What if energy production didn't peak?

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jamiefettig's picture
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What if energy production didn't peak?

So 1/3 of the leg of the entire course, is that oil production will be outpaced by demand. and there will be a shortage of energy for growth.

Another 1/3 of the idea says that the environment and its resources are depleting and we are adding new people. 

What isn't brought about, is what about technological advances?

What if solar panels were invented that could power an automobile even on rainy days - right on the car?

What if Wind Towers were produced that could quadruple the production of power, while cutting the cost to 1/4th?

What if ways to manage waste, and people, and productivity were increased faster than the population grew?

What if the current monetary system we now have were to change paradigms to a totally new system, one where technology was not hindered by the "free enterprise system"?

And what if the dollar went back to the gold standard? (the last remaning third)

I ask because I know of a solar company that just made a "quantum leap" in its solar panels cost to production, thus changing the power per cost curve. Same with windmills.

Under the current Monetary system - scarcity is what drives profit, and that is the movtive. and therefore technlogical advances are hindered, because they would not promote scarcity. I.E. like oil companies buying the patents to battery technology that would make fully electric cars possible 20 years ago.  but not letting any one use it, because they own the patent? Or governments spending trillons on war, instead of growth?

What if?

Curious Chris, to hear your thoughts on these things. 




SamLinder's picture
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Re: What if energy production didn't peak?


Valid questions. I hope Chris M. has time to directly respond to your post.

However, in the meantime, my 3 cents:

There is one major concern we all have with new technologies coming on line. Will we have enough oil left to power the world until the new technologies are far enough along to replace the current ones.

E.g. What will power jet aircraft, tanks, ships (beside nuclear fuel), trains, all the millions upon millions of cars and trucks that currently run strictly on gasoline or diesel fuel? What about all the hundreds of thousands (if not millions) of homes and factories that depend on oil for their heating systems?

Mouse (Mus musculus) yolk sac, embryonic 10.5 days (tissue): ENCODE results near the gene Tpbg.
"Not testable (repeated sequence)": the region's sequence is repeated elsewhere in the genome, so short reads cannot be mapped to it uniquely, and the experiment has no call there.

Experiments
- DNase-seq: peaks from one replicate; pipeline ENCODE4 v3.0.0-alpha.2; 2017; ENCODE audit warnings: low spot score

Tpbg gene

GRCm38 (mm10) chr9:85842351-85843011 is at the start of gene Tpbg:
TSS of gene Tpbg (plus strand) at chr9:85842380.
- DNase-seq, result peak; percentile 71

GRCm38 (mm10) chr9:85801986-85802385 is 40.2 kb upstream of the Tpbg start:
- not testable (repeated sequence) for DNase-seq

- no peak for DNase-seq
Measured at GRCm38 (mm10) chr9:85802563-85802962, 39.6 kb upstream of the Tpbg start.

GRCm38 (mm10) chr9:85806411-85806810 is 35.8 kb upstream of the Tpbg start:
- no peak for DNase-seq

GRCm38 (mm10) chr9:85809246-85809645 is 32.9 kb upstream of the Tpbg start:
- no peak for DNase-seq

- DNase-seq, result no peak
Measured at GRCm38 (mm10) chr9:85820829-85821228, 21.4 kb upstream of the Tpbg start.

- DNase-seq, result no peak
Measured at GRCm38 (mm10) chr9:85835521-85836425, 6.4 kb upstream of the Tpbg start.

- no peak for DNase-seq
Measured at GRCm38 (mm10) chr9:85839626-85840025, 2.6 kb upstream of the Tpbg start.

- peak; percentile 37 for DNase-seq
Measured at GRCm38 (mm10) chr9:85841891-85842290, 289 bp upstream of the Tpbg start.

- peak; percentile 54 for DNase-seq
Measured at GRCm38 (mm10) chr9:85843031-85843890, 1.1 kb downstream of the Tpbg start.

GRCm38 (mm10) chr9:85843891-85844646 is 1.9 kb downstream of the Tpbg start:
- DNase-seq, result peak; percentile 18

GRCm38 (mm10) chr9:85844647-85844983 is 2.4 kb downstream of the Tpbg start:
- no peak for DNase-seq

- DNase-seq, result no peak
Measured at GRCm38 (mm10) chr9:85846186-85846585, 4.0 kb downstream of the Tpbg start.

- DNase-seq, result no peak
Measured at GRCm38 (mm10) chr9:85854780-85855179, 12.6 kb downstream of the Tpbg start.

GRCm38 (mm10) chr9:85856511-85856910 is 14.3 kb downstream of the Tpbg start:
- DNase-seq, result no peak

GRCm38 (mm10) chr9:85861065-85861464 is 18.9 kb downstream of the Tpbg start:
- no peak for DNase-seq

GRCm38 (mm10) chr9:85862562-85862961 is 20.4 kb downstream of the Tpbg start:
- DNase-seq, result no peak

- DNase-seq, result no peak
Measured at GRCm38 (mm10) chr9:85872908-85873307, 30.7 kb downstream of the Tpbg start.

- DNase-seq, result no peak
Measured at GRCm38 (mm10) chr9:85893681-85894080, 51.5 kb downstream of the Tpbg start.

Even if production of alternate technologies could be ramped up to such a degree as to replace the oil based economy we currently run on, where would we ever find the money to replace all the oil-based systems in a relatively short period of time?

It's not that we don't have wonderful technological advances in this country - the problem is time.

And what if the dollar went back to the gold standard?

I don't think there is enough gold in the entire world for every country to go back to a gold standard. In fact I don't think there is even enough for the U.S. to go back.

Rhaegar's picture
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Re: What if energy production didn't peak?

energey production will peak eventually, technology or no. it just pushes the date back. even if technology "saves" us every single time, eventually 100% of all matter in the universe will be convereted either into human bodies, human toys, or energy.

I dont think that will happen though. i dont even think we will manage the jump off of hydrocarbons. I'm something of a pessimist. 

Woodman's picture
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Re: What if energy production didn't peak?

I've heard Chris address this already by saying look at Time, Scale and Cost.

-How much Time will it take to bring different energy systems online relative to declining existing systems?

-Can other energy systems be Scaled up from prototypes to major infrastructure?

-What is the Cost of money, labor, and raw materials to bring new energy systems online?

For example, to build all those solar panels or windtowers takes a lot of cheap energy from oil and a lot of scarce resources, plus we're too insolvent to spend the money, and it would take a huge percent our GDP just to build it.  Population and economic growth has been supported the last 150 years by the pace of technological advance and cheap energy, but we may be losing the race now.

I don't see anything new that under this criteria can meet our present energy consumption and growing population.  The logical conclusion to me is that the only long term solution is to use much much less energy.  I believe this would allow a simpler life actually much higher in quality, not a lower standard in living, so this is also a desirable outcome.  Just imagine a world where we don't have to spend so much time servicing our complex living and transportation systems!  The transition will be rough, and technology may help smooth it, but I don't see technology as the ultimate solution.


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